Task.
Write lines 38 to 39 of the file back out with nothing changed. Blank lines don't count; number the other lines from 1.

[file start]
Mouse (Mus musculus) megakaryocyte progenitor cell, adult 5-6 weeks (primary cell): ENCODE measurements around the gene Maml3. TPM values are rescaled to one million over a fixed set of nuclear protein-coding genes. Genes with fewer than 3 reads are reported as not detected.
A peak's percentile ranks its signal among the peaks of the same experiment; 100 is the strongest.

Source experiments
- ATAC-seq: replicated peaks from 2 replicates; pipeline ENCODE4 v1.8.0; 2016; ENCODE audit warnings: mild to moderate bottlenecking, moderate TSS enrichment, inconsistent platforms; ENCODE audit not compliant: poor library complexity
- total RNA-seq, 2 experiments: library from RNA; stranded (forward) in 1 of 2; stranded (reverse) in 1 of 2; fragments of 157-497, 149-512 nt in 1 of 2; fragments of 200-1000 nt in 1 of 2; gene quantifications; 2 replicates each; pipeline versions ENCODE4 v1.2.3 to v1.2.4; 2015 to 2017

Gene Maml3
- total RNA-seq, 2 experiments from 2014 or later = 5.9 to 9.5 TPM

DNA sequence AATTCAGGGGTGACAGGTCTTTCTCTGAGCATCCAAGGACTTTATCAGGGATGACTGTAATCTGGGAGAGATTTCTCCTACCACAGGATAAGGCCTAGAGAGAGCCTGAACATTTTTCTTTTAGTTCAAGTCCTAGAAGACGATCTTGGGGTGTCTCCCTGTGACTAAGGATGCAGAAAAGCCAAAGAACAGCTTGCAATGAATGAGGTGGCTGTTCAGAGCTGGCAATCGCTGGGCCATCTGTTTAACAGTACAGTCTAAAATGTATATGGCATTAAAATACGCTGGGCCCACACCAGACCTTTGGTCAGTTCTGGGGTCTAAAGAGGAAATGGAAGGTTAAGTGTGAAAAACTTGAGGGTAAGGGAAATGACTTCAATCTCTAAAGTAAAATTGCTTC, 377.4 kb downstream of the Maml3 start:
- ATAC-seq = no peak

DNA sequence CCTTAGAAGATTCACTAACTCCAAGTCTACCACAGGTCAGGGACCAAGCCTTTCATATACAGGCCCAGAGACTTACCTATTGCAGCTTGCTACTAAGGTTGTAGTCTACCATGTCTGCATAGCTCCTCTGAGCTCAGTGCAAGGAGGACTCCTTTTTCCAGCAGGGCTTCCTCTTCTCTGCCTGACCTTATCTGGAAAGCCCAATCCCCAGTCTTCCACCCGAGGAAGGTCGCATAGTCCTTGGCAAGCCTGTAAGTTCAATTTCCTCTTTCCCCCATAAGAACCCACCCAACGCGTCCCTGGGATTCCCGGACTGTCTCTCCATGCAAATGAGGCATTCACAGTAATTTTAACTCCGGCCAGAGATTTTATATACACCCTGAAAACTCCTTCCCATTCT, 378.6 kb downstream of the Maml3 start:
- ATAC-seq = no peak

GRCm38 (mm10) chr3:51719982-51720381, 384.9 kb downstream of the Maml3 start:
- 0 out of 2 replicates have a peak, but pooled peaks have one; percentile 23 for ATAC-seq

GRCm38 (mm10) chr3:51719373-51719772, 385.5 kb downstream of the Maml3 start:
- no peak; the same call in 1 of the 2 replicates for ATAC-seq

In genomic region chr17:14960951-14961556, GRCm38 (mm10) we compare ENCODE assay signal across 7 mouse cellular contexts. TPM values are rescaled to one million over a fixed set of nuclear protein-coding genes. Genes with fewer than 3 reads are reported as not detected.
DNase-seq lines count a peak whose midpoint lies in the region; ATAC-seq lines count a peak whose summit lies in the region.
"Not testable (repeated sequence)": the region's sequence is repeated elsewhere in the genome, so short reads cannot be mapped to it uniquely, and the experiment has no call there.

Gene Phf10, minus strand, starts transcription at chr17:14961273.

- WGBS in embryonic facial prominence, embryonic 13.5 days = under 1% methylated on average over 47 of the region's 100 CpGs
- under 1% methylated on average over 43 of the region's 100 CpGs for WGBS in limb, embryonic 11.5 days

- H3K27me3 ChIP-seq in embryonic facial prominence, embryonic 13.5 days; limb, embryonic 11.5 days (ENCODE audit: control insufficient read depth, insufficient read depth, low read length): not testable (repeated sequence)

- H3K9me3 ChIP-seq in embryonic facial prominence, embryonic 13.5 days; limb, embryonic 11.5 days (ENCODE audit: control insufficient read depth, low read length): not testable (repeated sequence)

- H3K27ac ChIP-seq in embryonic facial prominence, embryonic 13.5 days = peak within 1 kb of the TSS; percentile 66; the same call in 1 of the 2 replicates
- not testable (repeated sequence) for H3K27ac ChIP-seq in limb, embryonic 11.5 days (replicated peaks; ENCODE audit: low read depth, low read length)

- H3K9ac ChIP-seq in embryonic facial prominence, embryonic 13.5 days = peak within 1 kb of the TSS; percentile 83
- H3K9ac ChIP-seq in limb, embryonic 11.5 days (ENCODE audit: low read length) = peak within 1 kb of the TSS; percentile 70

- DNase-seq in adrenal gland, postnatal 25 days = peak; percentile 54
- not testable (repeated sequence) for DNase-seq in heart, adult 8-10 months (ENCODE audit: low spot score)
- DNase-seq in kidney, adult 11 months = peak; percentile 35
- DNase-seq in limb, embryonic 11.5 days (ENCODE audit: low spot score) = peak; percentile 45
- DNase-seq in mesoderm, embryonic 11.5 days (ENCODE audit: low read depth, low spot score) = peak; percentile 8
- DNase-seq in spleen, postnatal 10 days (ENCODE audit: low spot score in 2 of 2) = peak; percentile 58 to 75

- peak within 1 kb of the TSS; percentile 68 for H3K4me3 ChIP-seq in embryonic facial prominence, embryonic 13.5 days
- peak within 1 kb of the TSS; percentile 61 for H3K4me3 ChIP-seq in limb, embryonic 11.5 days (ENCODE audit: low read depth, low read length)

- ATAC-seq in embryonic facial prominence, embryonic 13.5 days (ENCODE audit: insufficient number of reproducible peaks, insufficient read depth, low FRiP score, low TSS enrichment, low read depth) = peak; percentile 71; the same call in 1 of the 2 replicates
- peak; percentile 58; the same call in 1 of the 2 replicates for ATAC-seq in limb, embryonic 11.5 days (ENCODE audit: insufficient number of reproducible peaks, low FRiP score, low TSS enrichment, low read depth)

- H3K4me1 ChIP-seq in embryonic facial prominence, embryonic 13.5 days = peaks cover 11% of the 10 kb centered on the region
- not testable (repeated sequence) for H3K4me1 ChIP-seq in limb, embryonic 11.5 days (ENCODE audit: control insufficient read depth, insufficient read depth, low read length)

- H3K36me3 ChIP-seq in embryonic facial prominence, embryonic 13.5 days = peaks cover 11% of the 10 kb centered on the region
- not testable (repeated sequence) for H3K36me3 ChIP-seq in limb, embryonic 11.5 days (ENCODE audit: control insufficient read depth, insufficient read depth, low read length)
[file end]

- H3K4me1 ChIP-seq in embryonic facial prominence, embryonic 13.5 days = peaks cover 11% of the 10 kb centered on the region
- not testable (repeated sequence) for H3K4me1 ChIP-seq in limb, embryonic 11.5 days (ENCODE audit: control insufficient read depth, insufficient read depth, low read length)